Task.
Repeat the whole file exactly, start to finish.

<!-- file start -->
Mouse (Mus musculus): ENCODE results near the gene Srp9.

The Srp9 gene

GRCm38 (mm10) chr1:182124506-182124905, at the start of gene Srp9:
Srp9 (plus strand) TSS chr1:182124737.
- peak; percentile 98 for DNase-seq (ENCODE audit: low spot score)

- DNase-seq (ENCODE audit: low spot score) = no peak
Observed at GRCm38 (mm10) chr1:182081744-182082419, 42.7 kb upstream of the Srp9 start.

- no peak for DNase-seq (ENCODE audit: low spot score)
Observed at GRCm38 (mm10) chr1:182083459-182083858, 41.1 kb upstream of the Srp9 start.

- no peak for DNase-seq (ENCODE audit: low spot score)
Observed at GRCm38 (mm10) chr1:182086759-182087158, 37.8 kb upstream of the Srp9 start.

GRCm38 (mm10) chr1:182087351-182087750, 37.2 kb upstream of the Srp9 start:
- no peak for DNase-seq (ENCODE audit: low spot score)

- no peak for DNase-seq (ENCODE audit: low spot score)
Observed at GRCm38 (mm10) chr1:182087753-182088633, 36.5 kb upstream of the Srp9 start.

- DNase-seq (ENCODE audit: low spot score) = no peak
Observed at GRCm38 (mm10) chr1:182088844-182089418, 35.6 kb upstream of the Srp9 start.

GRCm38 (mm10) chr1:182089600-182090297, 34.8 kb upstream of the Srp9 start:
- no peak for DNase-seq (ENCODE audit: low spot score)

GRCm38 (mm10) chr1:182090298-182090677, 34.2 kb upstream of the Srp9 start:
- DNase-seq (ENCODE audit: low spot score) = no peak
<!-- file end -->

Mouse (Mus musculus): ENCODE results near the gene Srp9.

The Srp9 gene

GRCm38 (mm10) chr1:182124506-182124905, at the start of gene Srp9:
Srp9 (plus strand) TSS chr1:182124737.
- peak; percentile 98 for DNase-seq (ENCODE audit: low spot score)

- DNase-seq (ENCODE audit: low spot score) = no peak
Observed at GRCm38 (mm10) chr1:182081744-182082419, 42.7 kb upstream of the Srp9 start.

- no peak for DNase-seq (ENCODE audit: low spot score)
Observed at GRCm38 (mm10) chr1:182083459-182083858, 41.1 kb upstream of the Srp9 start.

- no peak for DNase-seq (ENCODE audit: low spot score)
Observed at GRCm38 (mm10) chr1:182086759-182087158, 37.8 kb upstream of the Srp9 start.

GRCm38 (mm10) chr1:182087351-182087750, 37.2 kb upstream of the Srp9 start:
- no peak for DNase-seq (ENCODE audit: low spot score)

- no peak for DNase-seq (ENCODE audit: low spot score)
Observed at GRCm38 (mm10) chr1:182087753-182088633, 36.5 kb upstream of the Srp9 start.

- DNase-seq (ENCODE audit: low spot score) = no peak
Observed at GRCm38 (mm10) chr1:182088844-182089418, 35.6 kb upstream of the Srp9 start.

GRCm38 (mm10) chr1:182089600-182090297, 34.8 kb upstream of the Srp9 start:
- no peak for DNase-seq (ENCODE audit: low spot score)

GRCm38 (mm10) chr1:182090298-182090677, 34.2 kb upstream of the Srp9 start:
- DNase-seq (ENCODE audit: low spot score) = no peak